JOHANNESBURG (Reuters) - A South African court sentenced a black farmhand to life in prison on Wednesday for the axe murder of Eugene Terre'blanche, a white supremacist prominent during the dying years of apartheid.
Chris Mahlangu killed Terre'blanche over a pay dispute in April 2011 at the white farmer's home in Ventersdorp, about 125 km (80 miles) west of Johannesburg.
Judge John Horn said the attack was not racially motivated. Many South Africans see Terre'blanche as a relic from a bygone era and his murder did little to stir racial tension.
Yet the case has served as a reminder of the bitter historical divisions in a country now dubbed the "Rainbow Nation" and ruled by the African National Congress, the party that helped end apartheid in 1994.
Terre'blanche, a burly man known for his thick white beard and fiery rhetoric, led the hardline supremacist Afrikaner Resistance Movement, known by its Afrikaans acronym AWB.
Its members adopted military uniforms and flags with a symbol reminiscent of the Nazi swastika, and called for an all-white homeland in post-apartheid South Africa.
A small group of his armed supporters attempted a coup in the black-run "homeland" of Bophuthatswana shortly before the first all-race elections in April 1994 but retreated after meeting resistance from security forces.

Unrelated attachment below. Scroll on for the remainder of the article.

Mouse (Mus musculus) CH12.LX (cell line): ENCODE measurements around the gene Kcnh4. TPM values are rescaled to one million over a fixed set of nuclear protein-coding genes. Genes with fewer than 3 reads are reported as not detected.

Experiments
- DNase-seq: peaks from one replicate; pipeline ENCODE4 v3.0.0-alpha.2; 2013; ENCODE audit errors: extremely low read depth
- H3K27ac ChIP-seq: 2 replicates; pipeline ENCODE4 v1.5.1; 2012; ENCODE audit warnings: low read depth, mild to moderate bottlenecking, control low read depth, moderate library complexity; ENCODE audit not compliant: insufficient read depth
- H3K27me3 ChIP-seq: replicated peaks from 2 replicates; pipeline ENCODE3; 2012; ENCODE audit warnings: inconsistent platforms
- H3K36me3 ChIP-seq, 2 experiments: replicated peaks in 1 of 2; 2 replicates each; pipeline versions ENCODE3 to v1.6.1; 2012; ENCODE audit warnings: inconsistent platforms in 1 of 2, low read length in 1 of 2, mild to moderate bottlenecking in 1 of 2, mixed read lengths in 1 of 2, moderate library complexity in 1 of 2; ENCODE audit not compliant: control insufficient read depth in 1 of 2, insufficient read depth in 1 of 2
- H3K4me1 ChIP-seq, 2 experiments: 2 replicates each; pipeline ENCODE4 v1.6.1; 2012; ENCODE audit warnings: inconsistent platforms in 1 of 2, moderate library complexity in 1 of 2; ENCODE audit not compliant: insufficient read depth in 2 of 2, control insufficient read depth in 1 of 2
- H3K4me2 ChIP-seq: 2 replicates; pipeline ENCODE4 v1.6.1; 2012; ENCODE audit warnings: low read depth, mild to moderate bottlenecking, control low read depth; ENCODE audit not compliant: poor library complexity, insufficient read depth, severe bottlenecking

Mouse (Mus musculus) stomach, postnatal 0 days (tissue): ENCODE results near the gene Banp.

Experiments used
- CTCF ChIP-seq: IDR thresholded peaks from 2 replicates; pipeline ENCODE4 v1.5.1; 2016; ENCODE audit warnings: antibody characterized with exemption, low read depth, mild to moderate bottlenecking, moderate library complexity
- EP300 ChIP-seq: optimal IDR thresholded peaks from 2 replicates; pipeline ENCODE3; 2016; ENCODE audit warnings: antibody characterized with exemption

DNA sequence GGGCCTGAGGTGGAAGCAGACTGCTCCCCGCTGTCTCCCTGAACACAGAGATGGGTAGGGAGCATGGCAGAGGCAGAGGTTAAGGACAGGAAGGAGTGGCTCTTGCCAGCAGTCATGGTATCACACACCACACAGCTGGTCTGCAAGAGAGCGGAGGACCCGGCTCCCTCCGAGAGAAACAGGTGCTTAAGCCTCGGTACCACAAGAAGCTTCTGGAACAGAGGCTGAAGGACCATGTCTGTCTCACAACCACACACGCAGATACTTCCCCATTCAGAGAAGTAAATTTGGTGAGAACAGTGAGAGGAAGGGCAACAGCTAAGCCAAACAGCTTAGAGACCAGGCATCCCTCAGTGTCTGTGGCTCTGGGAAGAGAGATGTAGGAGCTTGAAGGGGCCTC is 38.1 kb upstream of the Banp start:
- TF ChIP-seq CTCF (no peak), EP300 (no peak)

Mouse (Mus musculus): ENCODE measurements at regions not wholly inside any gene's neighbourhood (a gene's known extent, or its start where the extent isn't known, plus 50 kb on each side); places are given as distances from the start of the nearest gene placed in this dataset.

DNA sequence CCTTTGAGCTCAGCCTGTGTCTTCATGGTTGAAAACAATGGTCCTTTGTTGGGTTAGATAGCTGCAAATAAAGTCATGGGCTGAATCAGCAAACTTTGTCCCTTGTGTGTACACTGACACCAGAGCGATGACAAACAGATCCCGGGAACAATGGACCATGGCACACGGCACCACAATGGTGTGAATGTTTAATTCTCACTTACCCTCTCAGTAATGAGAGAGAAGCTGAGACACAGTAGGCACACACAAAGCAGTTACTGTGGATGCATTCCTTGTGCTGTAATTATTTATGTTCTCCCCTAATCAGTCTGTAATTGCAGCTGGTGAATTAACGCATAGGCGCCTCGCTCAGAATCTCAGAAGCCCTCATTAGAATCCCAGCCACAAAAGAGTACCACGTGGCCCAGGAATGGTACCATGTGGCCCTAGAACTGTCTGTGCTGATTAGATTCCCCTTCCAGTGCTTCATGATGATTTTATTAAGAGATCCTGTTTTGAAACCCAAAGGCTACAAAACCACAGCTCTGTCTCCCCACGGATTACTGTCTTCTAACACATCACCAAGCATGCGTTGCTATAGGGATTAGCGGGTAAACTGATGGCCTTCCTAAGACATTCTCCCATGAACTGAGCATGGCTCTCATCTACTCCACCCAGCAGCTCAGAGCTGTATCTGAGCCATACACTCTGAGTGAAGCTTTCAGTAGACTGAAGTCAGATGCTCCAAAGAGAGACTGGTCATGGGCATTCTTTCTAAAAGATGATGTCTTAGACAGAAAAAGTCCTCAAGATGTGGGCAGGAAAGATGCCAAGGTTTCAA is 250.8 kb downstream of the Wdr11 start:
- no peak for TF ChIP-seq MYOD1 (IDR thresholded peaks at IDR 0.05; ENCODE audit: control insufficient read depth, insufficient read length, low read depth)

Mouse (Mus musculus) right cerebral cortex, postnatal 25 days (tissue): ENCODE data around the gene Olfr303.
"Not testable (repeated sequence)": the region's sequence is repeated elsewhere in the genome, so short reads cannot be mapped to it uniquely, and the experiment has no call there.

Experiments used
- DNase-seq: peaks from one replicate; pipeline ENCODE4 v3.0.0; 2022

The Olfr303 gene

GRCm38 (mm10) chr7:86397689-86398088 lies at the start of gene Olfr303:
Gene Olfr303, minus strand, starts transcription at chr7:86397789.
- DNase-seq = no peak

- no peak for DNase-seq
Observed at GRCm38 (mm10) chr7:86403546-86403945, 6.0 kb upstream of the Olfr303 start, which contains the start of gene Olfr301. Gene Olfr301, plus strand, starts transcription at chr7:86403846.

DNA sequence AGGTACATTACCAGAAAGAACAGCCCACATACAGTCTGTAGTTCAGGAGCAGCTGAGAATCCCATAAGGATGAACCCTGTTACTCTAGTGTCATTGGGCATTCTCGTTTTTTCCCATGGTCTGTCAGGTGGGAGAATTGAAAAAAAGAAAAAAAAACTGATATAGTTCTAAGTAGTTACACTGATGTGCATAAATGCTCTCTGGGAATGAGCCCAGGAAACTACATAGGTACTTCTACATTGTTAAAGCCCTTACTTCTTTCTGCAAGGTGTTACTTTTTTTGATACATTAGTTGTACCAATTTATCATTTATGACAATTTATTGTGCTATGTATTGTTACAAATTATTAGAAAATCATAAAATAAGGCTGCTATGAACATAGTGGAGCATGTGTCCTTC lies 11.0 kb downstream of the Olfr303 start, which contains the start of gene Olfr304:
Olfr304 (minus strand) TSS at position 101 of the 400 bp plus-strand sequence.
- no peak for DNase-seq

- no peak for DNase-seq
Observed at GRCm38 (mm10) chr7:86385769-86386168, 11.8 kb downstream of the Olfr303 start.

Graphic images of three AWB men being shot dead on a road by a Bophuthatswana policeman at point-blank range marked the end of any AWB pretensions to be a serious military force.
A second man, who was a minor at the time of Terre'blanche's murder, was found guilty of housebreaking in Ventersdorp and given a suspended sentence.
Prosecutors said Mahlangu and his co-accused broke into Terre'blanche's home, where they found the 71-year-old asleep and hacked him to death with an axe.
(Reporting by Jon Herskovitz and Peroshni Govender; Editing by Alistair Lyon)